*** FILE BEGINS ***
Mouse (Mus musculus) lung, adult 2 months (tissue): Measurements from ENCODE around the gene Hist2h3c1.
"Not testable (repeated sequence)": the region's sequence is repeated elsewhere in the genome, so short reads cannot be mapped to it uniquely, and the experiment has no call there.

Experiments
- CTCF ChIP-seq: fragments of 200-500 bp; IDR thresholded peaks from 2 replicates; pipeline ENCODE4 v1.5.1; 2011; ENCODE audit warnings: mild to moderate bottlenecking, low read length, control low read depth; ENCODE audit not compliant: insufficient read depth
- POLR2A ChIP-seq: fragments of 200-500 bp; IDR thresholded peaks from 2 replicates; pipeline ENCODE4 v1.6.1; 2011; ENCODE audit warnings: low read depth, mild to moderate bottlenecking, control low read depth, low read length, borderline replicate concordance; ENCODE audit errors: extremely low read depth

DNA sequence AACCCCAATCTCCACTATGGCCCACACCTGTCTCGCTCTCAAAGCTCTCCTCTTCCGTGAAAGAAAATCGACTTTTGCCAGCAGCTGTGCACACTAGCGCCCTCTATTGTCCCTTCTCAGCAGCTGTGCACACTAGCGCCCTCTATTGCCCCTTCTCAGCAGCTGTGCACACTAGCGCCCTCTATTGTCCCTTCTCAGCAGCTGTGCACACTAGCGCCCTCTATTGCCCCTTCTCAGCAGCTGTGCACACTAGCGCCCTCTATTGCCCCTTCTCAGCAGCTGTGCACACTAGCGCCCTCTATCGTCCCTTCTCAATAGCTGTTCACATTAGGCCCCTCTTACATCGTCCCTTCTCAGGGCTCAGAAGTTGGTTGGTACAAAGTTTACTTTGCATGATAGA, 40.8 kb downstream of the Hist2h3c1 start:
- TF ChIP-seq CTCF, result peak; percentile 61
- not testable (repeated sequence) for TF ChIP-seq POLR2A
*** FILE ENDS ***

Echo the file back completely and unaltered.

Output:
Mouse (Mus musculus) lung, adult 2 months (tissue): Measurements from ENCODE around the gene Hist2h3c1.
"Not testable (repeated sequence)": the region's sequence is repeated elsewhere in the genome, so short reads cannot be mapped to it uniquely, and the experiment has no call there.

Experiments
- CTCF ChIP-seq: fragments of 200-500 bp; IDR thresholded peaks from 2 replicates; pipeline ENCODE4 v1.5.1; 2011; ENCODE audit warnings: mild to moderate bottlenecking, low read length, control low read depth; ENCODE audit not compliant: insufficient read depth
- POLR2A ChIP-seq: fragments of 200-500 bp; IDR thresholded peaks from 2 replicates; pipeline ENCODE4 v1.6.1; 2011; ENCODE audit warnings: low read depth, mild to moderate bottlenecking, control low read depth, low read length, borderline replicate concordance; ENCODE audit errors: extremely low read depth

DNA sequence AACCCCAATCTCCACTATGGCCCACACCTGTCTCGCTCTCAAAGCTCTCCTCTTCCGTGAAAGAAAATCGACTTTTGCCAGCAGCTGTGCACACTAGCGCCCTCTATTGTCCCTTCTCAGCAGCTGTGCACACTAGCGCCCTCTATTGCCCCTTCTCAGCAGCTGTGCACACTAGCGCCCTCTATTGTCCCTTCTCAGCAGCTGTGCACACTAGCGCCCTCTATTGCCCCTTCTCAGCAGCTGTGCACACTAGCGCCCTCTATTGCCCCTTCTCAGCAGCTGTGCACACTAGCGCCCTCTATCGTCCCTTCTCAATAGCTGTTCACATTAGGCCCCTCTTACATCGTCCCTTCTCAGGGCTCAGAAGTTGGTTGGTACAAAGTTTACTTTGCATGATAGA, 40.8 kb downstream of the Hist2h3c1 start:
- TF ChIP-seq CTCF, result peak; percentile 61
- not testable (repeated sequence) for TF ChIP-seq POLR2A